Belmont Club

Soft Power, Hard Power

Recent events in Syria have showcased the application of the technique of terror.  Dozens of women and children — perhaps hundreds — were executed in a town called Houla. Gruesome videos of the serried corpses are available all over the Internet. Assad blames al-Qaeda. Opposition groups blame the government, notably executioners from a professional Allawite criminal guild called the Shabiha, who favor full beards and buzzcuts, weightlifter physiques and white shoes.

Regardless of who masterminded the attack on Houla their intentions were the same: to strike terror into the hearts of the populace in order to instill obedience.  By contrast the US seems content to  use malware to slow down the Iranian nuclear program. They also seemed content to pit “democracy training” against the Mubarak state and the Muslim Brotherhood in Egypt.

The Washington Post has a long article describing the heretofore confidential operations of the International Republican Institute in Egypt. The IRI,  which funneled funds and training to pro-Democracy groups, was established in 1983 and is currently chaired by John McCain. It is a perfect example of the antithetical method to Houla: political action by persuasion.

If ouster of Mubarak was in any way related to US efforts, much of that effort was going on behind the scenes long before President Obama took office, for the subversion of the Mubarak adminstration had long been in train. “Nearly six years before the Egyptian government filed charges against the U.S. democracy workers, its leaders severely restricted the American democracy programs after a controversy over public comments by IRI’s director.” The charge of interference was raised by the Egyptian government as far back as 2006.

In 2006, Egyptian officials ordered the U.S.-backed democracy programs to scale back work in the country after a newspaper quoted IRI’s Cairo-based director in an article titled, “IRI Director Gina London: It’s Our Right to Work in Egypt Without Prior License.” The article quoted London as being critical of the Egyptian government’s democracy efforts, comments that some Egyptian leaders viewed as insults from Americans who “come here and tell Egyptians how to think,” according to a June 2006 secret State Department memo outlining reaction to the uproar.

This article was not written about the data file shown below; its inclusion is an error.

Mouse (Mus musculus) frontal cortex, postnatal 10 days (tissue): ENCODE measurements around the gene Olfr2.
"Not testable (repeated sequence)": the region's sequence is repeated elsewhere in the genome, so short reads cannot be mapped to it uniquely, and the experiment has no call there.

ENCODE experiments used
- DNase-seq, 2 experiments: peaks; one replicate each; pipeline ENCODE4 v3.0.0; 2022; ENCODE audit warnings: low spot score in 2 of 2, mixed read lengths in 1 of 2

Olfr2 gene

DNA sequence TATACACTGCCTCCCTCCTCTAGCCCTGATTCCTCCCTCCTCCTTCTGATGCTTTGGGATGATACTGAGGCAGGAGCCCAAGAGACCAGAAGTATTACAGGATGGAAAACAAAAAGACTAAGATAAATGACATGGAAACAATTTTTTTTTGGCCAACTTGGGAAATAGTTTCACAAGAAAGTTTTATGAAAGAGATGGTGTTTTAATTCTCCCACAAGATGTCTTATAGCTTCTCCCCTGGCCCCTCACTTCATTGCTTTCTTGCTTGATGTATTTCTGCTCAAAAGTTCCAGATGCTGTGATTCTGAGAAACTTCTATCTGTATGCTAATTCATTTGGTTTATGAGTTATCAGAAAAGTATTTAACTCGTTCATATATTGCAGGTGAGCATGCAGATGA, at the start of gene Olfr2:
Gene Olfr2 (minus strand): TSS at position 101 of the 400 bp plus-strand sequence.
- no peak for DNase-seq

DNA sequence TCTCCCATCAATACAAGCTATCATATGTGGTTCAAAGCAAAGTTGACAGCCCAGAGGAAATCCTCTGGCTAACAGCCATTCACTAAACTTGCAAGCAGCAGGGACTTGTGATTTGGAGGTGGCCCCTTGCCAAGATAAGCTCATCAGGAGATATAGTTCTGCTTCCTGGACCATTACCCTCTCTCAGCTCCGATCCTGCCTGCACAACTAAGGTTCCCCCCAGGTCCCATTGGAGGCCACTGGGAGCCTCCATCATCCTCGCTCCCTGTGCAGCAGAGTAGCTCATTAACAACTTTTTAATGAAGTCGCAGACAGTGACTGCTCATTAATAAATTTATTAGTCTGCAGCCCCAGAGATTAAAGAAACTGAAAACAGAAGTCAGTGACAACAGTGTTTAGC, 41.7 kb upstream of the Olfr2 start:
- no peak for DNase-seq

It is interesting from a retrospective view, to note that “in the two years prior to Mubarak’s fall, the Obama administration was cutting back on training Egyptian democrats.” In fact the Left hated the IRI, accusing it of doing such evil things as undermining Hugo Chavez in Venezuela.

All this changed with the Arab Spring. All of a sudden it became fashionable to declare “of course we wanted to bring democracy to the Middle East”. Shortly after Mubarak’s ouster, the Obama administration ramped up the money flow.

After the spring uprisings and Mubarak’s ouster, the U.S. piled millions more into its democracy promotion in Egypt, hoping to expand efforts with direct grants to big and small groups despite years of arguments with Egyptian leaders over the practice.

The U.S. quickly approved a one-time democracy development infusion of $65 million, drawn mostly from Egyptian aid withheld because promised improvements weren’t made. The money went directly to IRI, NDI and other democracy groups, including Egyptian organizations considered more liberal and more inclined to challenge Islamic interests.

But this came at a time when officials and parties were scrambling around for money and at a period when the administration had practically abjured any further military action in the region. What was worse, a Mubarak era official who had opposed the IRI activities survived into the new regime and America, having lost its old network of contacts in the fallen government, was left without defense. This “unexpected” development caught administration officials by surprise.

As the U.S. lined up groups to share the $65 million, Egyptian leaders bristled at how they were bypassed. Aboulnaga, the minister who regularly complained about U.S. financing of democracy groups, led the charge to shut down the effort. Egyptian officials had refused to approve licenses for IRI, NDI and other groups …